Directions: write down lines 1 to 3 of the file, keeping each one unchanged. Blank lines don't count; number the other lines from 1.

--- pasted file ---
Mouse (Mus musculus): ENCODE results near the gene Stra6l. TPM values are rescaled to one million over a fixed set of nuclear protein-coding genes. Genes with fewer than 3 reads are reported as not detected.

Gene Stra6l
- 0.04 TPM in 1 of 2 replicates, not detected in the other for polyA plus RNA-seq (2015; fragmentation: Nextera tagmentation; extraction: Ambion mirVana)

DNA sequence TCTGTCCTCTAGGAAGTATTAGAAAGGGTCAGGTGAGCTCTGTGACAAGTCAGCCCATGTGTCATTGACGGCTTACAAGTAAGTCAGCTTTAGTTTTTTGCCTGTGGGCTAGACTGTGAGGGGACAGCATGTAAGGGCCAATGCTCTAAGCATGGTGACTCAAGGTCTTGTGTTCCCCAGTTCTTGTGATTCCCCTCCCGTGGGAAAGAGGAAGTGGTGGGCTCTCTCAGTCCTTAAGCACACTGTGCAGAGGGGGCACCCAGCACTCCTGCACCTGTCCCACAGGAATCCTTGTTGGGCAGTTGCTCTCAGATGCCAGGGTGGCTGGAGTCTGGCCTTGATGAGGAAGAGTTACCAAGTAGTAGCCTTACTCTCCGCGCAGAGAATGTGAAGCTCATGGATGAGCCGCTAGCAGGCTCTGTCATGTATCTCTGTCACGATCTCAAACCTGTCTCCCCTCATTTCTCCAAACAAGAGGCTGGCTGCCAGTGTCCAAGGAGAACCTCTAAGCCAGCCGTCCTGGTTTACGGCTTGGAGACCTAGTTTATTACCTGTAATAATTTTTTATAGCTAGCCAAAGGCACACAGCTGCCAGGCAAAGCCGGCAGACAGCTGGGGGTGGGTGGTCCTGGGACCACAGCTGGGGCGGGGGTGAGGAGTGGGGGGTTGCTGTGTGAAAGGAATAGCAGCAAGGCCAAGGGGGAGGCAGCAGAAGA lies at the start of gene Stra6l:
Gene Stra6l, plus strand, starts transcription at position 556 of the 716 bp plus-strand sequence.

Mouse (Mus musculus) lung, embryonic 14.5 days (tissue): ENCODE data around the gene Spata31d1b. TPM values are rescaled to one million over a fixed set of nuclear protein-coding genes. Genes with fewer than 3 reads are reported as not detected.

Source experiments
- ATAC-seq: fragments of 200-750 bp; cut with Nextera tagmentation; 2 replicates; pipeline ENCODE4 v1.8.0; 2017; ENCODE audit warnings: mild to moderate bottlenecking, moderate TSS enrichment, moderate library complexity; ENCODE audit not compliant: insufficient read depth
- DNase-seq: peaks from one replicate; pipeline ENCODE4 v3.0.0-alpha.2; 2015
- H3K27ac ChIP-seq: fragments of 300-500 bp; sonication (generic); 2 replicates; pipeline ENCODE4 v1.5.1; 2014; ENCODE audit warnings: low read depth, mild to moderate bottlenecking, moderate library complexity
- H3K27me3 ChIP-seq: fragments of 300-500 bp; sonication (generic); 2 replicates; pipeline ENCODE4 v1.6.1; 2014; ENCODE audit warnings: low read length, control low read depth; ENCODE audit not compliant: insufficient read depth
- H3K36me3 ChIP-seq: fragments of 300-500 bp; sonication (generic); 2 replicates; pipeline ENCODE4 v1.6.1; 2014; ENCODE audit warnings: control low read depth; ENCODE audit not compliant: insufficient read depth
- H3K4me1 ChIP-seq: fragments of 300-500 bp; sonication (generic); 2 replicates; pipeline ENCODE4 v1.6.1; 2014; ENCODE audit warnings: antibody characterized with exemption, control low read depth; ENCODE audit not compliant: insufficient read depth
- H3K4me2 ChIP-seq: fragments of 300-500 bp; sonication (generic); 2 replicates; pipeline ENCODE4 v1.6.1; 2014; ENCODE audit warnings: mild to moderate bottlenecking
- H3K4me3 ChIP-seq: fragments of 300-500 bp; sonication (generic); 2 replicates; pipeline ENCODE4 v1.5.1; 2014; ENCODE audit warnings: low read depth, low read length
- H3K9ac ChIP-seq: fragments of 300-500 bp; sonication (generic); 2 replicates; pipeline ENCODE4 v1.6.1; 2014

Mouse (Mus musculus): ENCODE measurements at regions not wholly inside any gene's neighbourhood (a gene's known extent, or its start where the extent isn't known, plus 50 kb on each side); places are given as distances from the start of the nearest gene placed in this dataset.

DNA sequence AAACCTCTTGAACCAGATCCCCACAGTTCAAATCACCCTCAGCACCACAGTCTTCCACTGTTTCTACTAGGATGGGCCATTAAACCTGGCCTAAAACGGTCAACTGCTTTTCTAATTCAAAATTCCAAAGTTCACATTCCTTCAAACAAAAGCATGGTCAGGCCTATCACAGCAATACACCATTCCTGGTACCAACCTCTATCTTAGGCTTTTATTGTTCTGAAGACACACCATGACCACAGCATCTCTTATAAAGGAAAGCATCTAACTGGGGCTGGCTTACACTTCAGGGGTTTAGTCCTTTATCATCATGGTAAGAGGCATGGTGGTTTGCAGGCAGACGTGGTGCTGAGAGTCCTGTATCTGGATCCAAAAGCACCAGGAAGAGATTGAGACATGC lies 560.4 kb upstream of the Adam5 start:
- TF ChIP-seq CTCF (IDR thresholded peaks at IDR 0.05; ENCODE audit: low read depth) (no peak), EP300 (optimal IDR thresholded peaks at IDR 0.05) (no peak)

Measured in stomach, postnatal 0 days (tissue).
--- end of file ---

Mouse (Mus musculus): ENCODE results near the gene Stra6l. TPM values are rescaled to one million over a fixed set of nuclear protein-coding genes. Genes with fewer than 3 reads are reported as not detected.

Gene Stra6l
- 0.04 TPM in 1 of 2 replicates, not detected in the other for polyA plus RNA-seq (2015; fragmentation: Nextera tagmentation; extraction: Ambion mirVana)